Lead-off single “Celestial Candyfloss” is a telling four minute glimpse of the forthcoming album, revealing the heady wonders and classic pop sounds within. Soaring strings carry the sweet melodies along, anchored by just enough necessary melancholy to add emotional ballast. The eye-popping video was created by long-time collaborator Mark James and compliments the scope and style of the song on a galactic scale.
“Celestial Candyfloss” is, Gruff says, “an attempted pocket symphony about the cosmic lengths that people will travel in the pursuit of love and acceptance. Mark James has brought the Sadness Sets Me Free album cover to life & managed to place me watching TV interference in a shipping container that’s lost in space. For what is apparently the 25th album I’ve had a hand in writing I’ve reverted to a rich seam of inspiration relating to shedding some light on sadness and the general terror of cosmic loneliness.”
And so it was that Gruff and his band – Osian Gwynedd (piano), Huw V Williams (double bass) and former Flaming Lips drummer turned Super Furry Animals archivist Kliph Scurlock (drums) piled into a van driven by the late, legendary tour manager “Dr” Kiko Loiacono and raced from Dunkirk, where they had just played the final show of a tour of Spain and France, to the outskirts of Paris in the early hours of a March morning in 2022. There, in La Frette Studios, a recording facility installed in a 19th-century house, Gruff and his road-hardened group tracked “Sadness Sets Me Free” in just three days. Backing vocals were added along the way by Kate Stables from This Is The Kit along with additional strings and orchestration and it was mixed between Marseille and Cardiff. What finally emerged from these intense bouts of cross-continental activity was Gruff’s most accomplished and beautiful record to date.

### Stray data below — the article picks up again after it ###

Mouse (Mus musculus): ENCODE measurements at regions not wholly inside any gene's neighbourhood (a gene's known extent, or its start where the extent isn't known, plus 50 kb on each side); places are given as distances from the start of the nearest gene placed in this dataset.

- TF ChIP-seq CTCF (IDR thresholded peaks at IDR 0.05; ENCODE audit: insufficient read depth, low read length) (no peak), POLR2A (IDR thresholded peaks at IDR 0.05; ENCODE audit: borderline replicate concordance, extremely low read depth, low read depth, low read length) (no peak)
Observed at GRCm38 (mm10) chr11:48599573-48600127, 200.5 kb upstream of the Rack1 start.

In a career that has taken him from the slate-mining towns of north-west Wales, down to the expat communities of Patagonia, up to the Mandan tribe of the Great Plains of North America and across to the Tuareg rock groups of the Saharan Desert, Gruff Rhys, one of Britain’s most beloved and successful singer-songwriters, has always been willing to follow an opportunity, wherever it may lead him. “At this point I quite like working with serendipity,” he says. “Not in a cosmic way, [but] I try and leave things open to chance encounters and chance geography. As I’m around 25 albums in I’m always looking for ways to make a different-sounding record”